Louise Leakey at Augustana College

October  04, 2012

   A woman who's played a key role in understanding the early history of human beings will speak at Augustana College tonight. Paleontologist and conservationist, Louise Leakey, is the third generation of her family to study our origins in Kenya, in east Africa.
    As a child she dreamed of becoming a marine biologist, but was also drawn to the "family business" - following in the footsteps of her grand-parents and parents.
"I got involved in pre-history - I grew up doing that alongside my parents during summer holidays, and learning quite a lot about it. And circumstances led me into following that as a career path."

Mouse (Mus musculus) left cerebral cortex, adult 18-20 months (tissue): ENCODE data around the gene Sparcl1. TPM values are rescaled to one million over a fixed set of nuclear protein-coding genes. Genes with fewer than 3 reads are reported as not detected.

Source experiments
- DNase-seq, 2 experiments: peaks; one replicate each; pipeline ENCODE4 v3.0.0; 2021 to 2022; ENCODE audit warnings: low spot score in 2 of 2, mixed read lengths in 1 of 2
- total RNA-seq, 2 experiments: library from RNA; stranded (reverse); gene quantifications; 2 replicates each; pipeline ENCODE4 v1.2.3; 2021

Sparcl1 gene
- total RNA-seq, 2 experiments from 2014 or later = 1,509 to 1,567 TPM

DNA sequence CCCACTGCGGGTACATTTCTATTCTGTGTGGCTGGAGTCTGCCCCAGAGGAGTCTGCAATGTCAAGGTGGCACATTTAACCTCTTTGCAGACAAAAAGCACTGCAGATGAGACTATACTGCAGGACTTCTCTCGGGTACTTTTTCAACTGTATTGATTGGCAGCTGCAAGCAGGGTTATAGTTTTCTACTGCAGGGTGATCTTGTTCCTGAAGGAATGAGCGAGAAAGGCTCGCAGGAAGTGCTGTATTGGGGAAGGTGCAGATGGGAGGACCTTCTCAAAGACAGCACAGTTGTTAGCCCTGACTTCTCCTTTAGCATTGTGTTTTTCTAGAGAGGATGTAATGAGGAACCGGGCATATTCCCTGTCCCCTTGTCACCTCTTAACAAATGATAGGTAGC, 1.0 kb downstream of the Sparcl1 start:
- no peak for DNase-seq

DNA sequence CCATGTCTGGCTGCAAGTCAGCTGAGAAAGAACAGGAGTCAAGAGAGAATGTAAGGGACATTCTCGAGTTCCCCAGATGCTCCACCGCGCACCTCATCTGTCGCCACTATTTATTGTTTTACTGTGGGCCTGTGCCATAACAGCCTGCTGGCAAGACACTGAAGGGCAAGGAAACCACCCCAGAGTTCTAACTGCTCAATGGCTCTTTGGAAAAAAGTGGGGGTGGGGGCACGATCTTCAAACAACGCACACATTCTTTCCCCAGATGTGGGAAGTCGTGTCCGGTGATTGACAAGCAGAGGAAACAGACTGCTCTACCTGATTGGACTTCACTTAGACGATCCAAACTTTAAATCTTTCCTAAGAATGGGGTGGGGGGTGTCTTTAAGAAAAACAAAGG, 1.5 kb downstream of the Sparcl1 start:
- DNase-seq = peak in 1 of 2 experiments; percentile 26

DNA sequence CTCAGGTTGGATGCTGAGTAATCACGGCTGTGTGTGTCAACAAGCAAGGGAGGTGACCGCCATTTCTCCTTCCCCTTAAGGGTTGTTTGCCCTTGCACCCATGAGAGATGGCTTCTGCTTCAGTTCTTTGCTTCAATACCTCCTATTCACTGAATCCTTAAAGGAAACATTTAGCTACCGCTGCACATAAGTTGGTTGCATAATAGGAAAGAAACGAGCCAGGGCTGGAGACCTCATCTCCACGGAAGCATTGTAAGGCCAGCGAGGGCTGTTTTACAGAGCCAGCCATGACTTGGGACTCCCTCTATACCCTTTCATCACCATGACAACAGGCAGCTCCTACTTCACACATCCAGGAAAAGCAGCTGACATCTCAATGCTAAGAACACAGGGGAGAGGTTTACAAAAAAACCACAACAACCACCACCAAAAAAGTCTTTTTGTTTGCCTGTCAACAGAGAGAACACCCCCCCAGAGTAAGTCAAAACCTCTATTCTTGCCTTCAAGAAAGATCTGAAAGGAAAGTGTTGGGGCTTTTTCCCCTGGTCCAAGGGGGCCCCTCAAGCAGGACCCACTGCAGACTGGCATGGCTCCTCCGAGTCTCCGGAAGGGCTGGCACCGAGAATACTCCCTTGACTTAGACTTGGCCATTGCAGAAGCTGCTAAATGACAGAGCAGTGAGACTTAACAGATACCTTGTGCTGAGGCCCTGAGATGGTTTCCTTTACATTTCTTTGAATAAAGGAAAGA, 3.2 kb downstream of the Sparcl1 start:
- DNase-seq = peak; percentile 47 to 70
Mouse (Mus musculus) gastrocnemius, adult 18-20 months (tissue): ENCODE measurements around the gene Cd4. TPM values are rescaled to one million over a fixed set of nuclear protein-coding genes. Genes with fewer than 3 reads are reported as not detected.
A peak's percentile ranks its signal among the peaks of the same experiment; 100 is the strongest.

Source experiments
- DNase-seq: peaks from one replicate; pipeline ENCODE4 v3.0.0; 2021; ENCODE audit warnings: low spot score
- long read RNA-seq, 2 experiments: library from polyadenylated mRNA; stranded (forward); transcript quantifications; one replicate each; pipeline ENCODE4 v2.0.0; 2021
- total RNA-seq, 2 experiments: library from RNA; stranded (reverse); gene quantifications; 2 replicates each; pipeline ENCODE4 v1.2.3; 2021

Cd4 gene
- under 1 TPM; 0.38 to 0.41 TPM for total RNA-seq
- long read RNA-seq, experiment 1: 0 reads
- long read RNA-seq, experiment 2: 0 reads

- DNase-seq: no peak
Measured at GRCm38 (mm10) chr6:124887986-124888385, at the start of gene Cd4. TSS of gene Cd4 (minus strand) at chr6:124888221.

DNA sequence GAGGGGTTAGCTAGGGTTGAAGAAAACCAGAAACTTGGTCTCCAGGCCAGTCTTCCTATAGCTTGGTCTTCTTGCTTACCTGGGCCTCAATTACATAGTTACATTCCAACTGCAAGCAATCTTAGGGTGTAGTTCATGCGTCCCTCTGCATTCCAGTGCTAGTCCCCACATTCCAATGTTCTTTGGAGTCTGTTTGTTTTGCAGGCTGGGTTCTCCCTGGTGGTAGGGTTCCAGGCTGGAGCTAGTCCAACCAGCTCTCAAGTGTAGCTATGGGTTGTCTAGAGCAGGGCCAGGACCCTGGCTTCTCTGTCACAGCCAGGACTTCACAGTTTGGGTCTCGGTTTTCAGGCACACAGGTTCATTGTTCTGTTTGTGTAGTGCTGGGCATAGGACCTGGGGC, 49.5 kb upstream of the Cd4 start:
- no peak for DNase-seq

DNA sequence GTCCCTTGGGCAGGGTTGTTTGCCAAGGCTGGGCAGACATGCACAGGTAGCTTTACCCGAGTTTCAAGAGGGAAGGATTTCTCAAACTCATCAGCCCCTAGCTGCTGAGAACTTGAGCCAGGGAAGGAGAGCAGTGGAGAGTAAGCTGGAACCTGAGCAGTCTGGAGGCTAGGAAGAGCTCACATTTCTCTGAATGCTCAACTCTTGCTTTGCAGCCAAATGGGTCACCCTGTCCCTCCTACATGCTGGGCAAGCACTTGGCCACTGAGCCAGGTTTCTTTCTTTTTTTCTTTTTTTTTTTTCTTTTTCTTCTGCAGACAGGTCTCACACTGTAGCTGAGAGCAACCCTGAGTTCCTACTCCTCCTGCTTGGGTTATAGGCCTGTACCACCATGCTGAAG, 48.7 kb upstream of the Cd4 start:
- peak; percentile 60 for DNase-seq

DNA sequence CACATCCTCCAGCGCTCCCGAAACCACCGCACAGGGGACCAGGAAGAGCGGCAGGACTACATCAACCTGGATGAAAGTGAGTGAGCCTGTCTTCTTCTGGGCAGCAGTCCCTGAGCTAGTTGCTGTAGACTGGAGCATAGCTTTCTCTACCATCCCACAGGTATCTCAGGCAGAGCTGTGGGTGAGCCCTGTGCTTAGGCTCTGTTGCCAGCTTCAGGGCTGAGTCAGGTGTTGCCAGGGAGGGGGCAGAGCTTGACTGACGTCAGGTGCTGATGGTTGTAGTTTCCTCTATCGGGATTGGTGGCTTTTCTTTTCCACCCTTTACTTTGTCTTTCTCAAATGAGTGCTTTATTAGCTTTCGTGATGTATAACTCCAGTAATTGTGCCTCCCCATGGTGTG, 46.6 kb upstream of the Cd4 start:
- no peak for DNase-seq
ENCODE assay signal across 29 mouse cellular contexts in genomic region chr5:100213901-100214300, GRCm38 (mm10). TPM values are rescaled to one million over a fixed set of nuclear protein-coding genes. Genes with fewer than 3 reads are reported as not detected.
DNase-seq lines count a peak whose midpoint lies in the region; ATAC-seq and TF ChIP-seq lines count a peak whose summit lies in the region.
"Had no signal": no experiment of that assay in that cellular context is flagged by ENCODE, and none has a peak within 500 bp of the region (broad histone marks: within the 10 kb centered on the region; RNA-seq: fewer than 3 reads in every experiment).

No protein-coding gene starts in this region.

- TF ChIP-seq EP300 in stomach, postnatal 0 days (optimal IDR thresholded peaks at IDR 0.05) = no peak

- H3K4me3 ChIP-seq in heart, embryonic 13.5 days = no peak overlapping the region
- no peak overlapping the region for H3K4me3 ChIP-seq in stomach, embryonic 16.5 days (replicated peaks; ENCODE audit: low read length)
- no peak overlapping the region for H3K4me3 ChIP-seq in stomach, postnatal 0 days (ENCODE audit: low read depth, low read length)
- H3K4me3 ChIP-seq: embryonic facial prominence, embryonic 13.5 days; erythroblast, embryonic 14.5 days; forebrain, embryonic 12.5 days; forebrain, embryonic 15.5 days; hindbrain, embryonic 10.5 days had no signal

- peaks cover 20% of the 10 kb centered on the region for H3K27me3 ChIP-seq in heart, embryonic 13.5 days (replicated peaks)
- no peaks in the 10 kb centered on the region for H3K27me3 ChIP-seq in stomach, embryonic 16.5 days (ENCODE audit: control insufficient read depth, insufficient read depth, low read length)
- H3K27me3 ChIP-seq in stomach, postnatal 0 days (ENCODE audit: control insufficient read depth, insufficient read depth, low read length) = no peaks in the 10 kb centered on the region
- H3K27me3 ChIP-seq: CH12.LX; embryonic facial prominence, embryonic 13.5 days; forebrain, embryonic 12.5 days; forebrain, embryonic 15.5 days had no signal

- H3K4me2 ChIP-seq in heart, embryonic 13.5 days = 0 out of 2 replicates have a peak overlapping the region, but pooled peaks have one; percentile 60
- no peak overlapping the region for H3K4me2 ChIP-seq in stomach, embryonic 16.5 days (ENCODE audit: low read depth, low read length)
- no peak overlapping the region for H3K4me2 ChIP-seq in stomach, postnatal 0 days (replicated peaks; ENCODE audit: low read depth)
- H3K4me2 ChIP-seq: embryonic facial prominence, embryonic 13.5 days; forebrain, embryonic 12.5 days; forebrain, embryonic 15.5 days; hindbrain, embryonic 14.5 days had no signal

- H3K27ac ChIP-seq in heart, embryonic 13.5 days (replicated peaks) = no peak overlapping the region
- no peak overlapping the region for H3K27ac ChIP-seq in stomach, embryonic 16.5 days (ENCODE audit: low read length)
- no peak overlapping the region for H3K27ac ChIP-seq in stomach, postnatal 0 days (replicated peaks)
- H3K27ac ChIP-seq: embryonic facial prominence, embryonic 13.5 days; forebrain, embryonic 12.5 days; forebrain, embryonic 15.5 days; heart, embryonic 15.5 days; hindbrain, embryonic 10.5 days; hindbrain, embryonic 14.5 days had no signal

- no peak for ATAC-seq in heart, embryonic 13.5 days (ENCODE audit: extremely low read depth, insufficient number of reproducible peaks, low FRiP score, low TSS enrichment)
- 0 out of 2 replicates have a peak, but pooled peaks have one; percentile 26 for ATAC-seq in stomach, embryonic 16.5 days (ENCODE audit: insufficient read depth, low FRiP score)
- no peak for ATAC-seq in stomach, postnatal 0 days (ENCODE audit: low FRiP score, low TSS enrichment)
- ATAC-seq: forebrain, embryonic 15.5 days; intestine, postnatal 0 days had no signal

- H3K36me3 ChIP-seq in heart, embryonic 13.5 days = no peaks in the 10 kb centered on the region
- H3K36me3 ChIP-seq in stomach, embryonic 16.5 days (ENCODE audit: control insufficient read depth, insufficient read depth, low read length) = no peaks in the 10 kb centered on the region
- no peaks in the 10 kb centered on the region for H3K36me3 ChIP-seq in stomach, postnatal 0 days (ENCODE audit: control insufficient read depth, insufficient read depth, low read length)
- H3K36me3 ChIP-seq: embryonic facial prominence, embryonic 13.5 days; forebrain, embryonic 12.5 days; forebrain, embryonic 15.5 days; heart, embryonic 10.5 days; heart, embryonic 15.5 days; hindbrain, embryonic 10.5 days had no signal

She says humans evolved into their current form, in Africa, about 200,000 years ago. 75,000 years ago they began leaving the continent and moving north through Asia, and their descendants began arriving in North America 15,000 years ago.
    Currently, Doctor Leakey is focusing on education - figuring out ways to take three-dimensional images of the fossils discovered in Kenya, and making them available, on-line, to schools and anyone else interested around the world.
" A two dimensional image in a magazine or newspaper only says so much. But if you can rotate the image and look at it from different angles, at high resolution, it allows you to ask and answer different questions. I think that's exciting to provide the tools for people to do that now."
    In the U.S., Doctor Leakey is on the faculty of the State University of New York, at Stony Brook, where she's helping develop a center for the study of human origins.
    Her lecture begins at 7:30 pm, in Wallenberg Hall - it's free and open to the public.